Medee Sun 13-Mar-16 22:05:10

I'm lead to expect my daughter to always wear glasses.

Smitamit Mon 07-Mar-16 12:03:53

Are u their, my hope.. please tell me are glasses prescribed for throughout the life to correct squint?

arwa Wed 06-Jan-16 14:23:05

Thank you for this thread.

I would be grateful for your advice on vision therapy and eye exercise for squint. My daughter is 5 now. She has had convergent squint for 18 months. This has been getting worse despite compliance with glasses (hypermetropic) and daily patching for 2-3 hours for the last 10 months. We have been told by the ophthalmologist that she will need surgery, which will only be for cosmetic reasons. i forgot to mention that her amblyopia has improved with patching. I feel that we won't have anything to loose by trying eye exercise first, as long as delaying surgery won't impact her chance in developing binocular vision.

Medee Fri 11-Dec-15 13:18:42

Not sure if anyone is still following this thread. My daughter had corrective surgery for her squint in June. She still wears glasses and we patch one hour per day. I've been noticing that her weaker eye now seems to squinting out the way rather than in the way as previously. We are due back to the hospital in January, but wondered if anyone else has experienced that post surgery. She had bilateral corrections in both eyes. I thought I was maybe just imagining it, but over lunch there it was very noticeable.

ASTEROID15ncl Tue 23-Jun-15 16:16:19

Have any experience with amblyopia (lazy eye) or strabismus (squint)? Then you might be interested in the ASTEROID project of Newcastle University. The Asteroid research team is currently developing a new method of detection and treatment.
Asteroid is a 3D vision test on a glasses-free 3D tablet into the form of an interactive game. This makes your child's eye test fun whilst giving clinicians accurate data on your child's vision.
More information about this test is available at this link
or look for Asteroid- Newcastle University on Facebook and twitter.
We would greatly appreciate any feedback on this method and if you are available/ near the Newcastle- Gateshead area, there is an upcoming event on the 27th June at the Great North Children's hospital when you can try Asteroid for yourself, see

lolalotta Mon 27-Apr-15 05:38:38

Seramya just incase this is any help my friends daughter has worn glasses from about the same age and I just wanted to recommend miraflex glasses, google image them, they are so sweet and unbreakable. If you contact the company they will be able to tell you where your nearest stockist is!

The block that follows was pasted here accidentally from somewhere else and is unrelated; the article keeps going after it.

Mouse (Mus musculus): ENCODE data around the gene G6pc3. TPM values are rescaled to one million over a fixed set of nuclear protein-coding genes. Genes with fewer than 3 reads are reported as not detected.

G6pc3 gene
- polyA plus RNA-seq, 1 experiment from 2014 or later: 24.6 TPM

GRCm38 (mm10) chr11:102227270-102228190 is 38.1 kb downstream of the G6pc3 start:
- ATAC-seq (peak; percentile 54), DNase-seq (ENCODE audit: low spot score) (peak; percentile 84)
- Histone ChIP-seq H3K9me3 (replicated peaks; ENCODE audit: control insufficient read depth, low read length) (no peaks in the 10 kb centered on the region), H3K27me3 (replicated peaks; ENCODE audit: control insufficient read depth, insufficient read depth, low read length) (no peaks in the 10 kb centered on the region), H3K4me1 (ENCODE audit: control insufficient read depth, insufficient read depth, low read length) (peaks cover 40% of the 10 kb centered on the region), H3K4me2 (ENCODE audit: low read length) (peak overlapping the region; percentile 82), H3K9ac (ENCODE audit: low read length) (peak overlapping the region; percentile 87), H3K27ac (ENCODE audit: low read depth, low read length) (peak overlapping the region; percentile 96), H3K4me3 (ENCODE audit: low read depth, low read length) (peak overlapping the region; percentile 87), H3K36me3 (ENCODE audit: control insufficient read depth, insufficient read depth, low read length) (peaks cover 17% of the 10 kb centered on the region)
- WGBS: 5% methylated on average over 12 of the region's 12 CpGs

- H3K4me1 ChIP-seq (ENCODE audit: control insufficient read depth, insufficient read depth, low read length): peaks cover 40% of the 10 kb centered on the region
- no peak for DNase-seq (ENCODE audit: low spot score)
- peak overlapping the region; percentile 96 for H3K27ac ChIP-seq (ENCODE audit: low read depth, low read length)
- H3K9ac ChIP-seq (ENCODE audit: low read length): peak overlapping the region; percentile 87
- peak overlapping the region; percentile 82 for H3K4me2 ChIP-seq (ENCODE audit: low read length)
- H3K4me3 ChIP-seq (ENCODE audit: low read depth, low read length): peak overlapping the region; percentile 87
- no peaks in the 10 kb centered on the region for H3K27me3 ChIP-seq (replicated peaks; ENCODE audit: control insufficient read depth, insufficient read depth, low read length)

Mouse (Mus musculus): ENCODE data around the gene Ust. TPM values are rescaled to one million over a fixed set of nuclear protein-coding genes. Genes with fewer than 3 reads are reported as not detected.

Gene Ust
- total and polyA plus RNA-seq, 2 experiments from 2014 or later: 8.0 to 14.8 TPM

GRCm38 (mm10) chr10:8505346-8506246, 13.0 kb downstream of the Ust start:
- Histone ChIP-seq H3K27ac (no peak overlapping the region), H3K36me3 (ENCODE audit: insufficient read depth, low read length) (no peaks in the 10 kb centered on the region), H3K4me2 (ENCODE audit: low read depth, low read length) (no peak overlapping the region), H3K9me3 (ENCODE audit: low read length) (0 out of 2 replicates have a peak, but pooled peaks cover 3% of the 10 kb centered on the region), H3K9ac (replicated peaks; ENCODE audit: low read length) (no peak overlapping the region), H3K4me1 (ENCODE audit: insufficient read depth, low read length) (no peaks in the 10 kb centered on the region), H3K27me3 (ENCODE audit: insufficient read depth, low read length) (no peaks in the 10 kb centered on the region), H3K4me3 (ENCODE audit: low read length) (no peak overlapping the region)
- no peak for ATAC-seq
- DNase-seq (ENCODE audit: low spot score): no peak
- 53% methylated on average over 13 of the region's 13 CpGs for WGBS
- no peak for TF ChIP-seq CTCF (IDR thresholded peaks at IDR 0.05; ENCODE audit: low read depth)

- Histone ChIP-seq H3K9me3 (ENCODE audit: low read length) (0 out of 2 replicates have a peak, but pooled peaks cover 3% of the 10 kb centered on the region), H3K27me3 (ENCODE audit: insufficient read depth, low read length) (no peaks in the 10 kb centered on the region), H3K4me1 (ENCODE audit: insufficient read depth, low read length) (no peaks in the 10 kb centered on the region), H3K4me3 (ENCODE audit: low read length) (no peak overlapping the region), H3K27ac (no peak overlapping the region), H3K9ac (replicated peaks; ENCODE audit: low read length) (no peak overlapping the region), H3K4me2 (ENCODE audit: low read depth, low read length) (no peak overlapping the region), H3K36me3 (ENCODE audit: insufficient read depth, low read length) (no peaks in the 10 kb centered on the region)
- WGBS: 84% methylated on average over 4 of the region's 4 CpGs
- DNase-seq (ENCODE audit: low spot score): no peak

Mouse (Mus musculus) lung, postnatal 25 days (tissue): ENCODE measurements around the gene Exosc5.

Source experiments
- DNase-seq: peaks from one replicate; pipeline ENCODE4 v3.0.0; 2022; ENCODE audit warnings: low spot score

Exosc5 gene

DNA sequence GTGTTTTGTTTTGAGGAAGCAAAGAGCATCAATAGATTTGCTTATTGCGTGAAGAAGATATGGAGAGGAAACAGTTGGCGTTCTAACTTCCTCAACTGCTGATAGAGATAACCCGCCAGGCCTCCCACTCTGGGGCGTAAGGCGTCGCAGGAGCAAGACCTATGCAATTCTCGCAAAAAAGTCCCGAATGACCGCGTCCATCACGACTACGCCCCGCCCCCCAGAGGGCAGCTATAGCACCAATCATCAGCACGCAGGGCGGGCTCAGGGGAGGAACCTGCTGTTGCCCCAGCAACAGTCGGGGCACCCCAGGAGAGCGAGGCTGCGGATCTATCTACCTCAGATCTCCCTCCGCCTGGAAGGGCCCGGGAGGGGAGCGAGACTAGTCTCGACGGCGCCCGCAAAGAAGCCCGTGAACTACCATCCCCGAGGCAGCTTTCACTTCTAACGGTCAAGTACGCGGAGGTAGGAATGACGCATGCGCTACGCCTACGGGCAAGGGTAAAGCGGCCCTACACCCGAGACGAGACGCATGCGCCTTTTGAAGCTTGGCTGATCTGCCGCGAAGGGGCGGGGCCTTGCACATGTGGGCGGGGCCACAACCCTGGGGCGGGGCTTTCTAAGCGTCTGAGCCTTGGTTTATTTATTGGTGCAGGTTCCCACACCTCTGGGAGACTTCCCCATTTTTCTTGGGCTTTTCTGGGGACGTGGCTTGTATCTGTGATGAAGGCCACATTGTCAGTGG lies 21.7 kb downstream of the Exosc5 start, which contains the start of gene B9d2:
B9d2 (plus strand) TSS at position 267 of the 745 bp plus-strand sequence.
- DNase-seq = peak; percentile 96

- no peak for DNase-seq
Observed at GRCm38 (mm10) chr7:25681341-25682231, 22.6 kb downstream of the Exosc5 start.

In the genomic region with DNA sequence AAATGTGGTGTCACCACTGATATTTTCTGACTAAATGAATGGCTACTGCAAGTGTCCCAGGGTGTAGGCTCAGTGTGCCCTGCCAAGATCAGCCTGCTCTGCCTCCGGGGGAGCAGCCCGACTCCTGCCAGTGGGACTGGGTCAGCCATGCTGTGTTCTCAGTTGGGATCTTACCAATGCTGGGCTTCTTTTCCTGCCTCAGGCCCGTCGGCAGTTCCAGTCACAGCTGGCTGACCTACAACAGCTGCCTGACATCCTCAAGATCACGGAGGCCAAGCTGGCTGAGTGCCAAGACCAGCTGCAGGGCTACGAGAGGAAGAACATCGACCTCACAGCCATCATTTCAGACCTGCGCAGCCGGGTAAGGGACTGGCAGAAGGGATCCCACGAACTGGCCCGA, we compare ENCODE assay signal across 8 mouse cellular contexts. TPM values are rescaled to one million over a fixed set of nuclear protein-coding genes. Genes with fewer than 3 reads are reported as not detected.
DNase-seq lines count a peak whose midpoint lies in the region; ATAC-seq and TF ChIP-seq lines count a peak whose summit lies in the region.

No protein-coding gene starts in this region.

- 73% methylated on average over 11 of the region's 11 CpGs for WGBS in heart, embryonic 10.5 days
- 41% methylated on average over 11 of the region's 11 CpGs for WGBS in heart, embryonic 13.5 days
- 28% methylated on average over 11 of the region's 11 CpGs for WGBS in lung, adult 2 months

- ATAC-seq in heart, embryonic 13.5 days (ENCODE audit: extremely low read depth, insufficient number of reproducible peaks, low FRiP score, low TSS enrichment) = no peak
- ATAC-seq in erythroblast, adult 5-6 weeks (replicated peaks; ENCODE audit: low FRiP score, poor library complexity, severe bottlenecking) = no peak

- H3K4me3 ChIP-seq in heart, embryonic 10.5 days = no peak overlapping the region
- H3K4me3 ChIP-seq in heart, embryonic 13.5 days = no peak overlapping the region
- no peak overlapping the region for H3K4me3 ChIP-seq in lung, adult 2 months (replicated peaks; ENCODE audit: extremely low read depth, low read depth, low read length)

sramya Mon 27-Apr-15 05:17:50

Hi Cheeky ginger, Thanks for being generous in providing your expertise reply. My daughter is 7 months old and has been diagnosed for squint on both her eyes(more on her right eye) and her vision for +4 and +3.
She is prescribed for glasses for +4 and I feel so bad for making her wear glasses at this young age.
My curiosity to know when can she clear her vision problems (both squint and power problem) please provide your suggestion.

Minisoksmakehardwork Wed 15-Apr-15 21:12:15

My dd1 is a +6.5 in both lenses. But only has one lazy eye so that the lenses match makes sense to me.

Ds2 has two lazy eyes and I'm not sure of his prescription. But I think they're both the same at the moment.

sarahloveshackney Tue 14-Apr-15 12:14:16

Apologies if this is too old a post, I received my 3yo DS prescription this morning but I am being an over worrying parent. He has a lazy left eye that we were told was due to far sightedness but the prescription is +2.25 for both eyes, we will be patching his good eye for 4 hours a day, but does this sound correct? I thought the bad eye would have a different prescription. TIA!

DannieKitten Tue 27-Jan-15 19:27:39


My son has been wearing glasses for over 3 years now. He was diagnosed with a squint before he was 3. He was 9 weeks premature. We've been through it all with him, patches starting at 12 hours a day and eventually onto atropine when he started school and really took a dislike to the patches.

Today we went back for an eye test and was told that his 'good' eye was significantly worse than the last time he had an eye test (a year ago). She didn't really give any reason for this and proceeded to make the prescription, telling us we would see our usual optometrist in 6 weeks who would see whether they are working. She has warned me that he may complain about not being able to see with his new glasses.

Whats worrying me really is this: We have always done what they said, to the letter, and there have been a few times where his good eye has declined whilst his bad eye barely improved. When this happened we would stop patching for 6 weeks, under the optometrists advice. Have we done my son a disservice? His new prescription is +6.25 good eye and +7.5 bad eye. I don't know what his last one was now, as the optician has kept it. They always told us that we had until he was 7 to fix this squint, which seemed like ages away at the time, but is now just a year away and we feel further from it than ever before.

Any advice would be greatly appreciated.


Rokie Tue 06-Jan-15 14:49:42

I am 21 years old I have hade a squinted eye ever since birth, have never tried any treatment. I was wondering if the glasses treatment would work on me. Thank you!

dementedpixie Fri 02-Jan-15 10:49:30

I don't think cheekyginger comes on this thread any more